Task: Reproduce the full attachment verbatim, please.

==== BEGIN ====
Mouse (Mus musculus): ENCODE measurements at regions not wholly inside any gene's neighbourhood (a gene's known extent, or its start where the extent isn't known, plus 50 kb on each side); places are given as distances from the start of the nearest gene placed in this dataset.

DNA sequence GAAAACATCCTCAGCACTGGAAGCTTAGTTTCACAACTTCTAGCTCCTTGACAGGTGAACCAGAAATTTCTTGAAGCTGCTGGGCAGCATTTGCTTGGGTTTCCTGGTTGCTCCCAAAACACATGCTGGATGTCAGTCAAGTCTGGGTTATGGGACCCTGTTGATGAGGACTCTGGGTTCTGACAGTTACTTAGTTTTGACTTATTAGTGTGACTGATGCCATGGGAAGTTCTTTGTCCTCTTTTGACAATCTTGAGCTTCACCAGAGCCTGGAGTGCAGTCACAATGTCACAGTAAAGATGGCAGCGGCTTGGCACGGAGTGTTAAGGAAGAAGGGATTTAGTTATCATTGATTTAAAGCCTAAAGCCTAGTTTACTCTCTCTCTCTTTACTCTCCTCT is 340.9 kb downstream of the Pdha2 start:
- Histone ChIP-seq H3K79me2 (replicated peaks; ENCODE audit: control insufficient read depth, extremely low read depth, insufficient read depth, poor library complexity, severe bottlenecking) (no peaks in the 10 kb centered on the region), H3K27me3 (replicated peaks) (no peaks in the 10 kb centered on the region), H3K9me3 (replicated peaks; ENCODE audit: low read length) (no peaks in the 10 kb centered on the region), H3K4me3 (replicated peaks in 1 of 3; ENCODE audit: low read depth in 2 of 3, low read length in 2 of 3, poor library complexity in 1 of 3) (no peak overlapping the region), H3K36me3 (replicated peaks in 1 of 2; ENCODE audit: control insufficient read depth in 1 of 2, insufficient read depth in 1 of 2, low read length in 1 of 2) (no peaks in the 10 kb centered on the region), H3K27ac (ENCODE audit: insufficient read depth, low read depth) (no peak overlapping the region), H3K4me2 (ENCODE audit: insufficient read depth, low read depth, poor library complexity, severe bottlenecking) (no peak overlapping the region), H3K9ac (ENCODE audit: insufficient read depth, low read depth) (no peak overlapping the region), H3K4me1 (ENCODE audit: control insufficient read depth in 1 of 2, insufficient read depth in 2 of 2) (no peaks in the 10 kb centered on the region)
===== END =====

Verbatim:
Mouse (Mus musculus): ENCODE measurements at regions not wholly inside any gene's neighbourhood (a gene's known extent, or its start where the extent isn't known, plus 50 kb on each side); places are given as distances from the start of the nearest gene placed in this dataset.

DNA sequence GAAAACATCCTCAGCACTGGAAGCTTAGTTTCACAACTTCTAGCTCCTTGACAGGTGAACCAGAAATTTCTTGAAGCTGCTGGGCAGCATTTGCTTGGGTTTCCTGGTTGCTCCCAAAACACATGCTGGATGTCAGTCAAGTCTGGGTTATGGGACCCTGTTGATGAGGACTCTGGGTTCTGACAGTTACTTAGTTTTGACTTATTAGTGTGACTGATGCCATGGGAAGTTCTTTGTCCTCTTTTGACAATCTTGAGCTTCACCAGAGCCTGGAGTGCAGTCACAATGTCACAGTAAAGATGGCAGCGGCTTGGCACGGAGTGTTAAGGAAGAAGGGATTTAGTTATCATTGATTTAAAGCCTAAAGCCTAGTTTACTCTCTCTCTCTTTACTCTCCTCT is 340.9 kb downstream of the Pdha2 start:
- Histone ChIP-seq H3K79me2 (replicated peaks; ENCODE audit: control insufficient read depth, extremely low read depth, insufficient read depth, poor library complexity, severe bottlenecking) (no peaks in the 10 kb centered on the region), H3K27me3 (replicated peaks) (no peaks in the 10 kb centered on the region), H3K9me3 (replicated peaks; ENCODE audit: low read length) (no peaks in the 10 kb centered on the region), H3K4me3 (replicated peaks in 1 of 3; ENCODE audit: low read depth in 2 of 3, low read length in 2 of 3, poor library complexity in 1 of 3) (no peak overlapping the region), H3K36me3 (replicated peaks in 1 of 2; ENCODE audit: control insufficient read depth in 1 of 2, insufficient read depth in 1 of 2, low read length in 1 of 2) (no peaks in the 10 kb centered on the region), H3K27ac (ENCODE audit: insufficient read depth, low read depth) (no peak overlapping the region), H3K4me2 (ENCODE audit: insufficient read depth, low read depth, poor library complexity, severe bottlenecking) (no peak overlapping the region), H3K9ac (ENCODE audit: insufficient read depth, low read depth) (no peak overlapping the region), H3K4me1 (ENCODE audit: control insufficient read depth in 1 of 2, insufficient read depth in 2 of 2) (no peaks in the 10 kb centered on the region)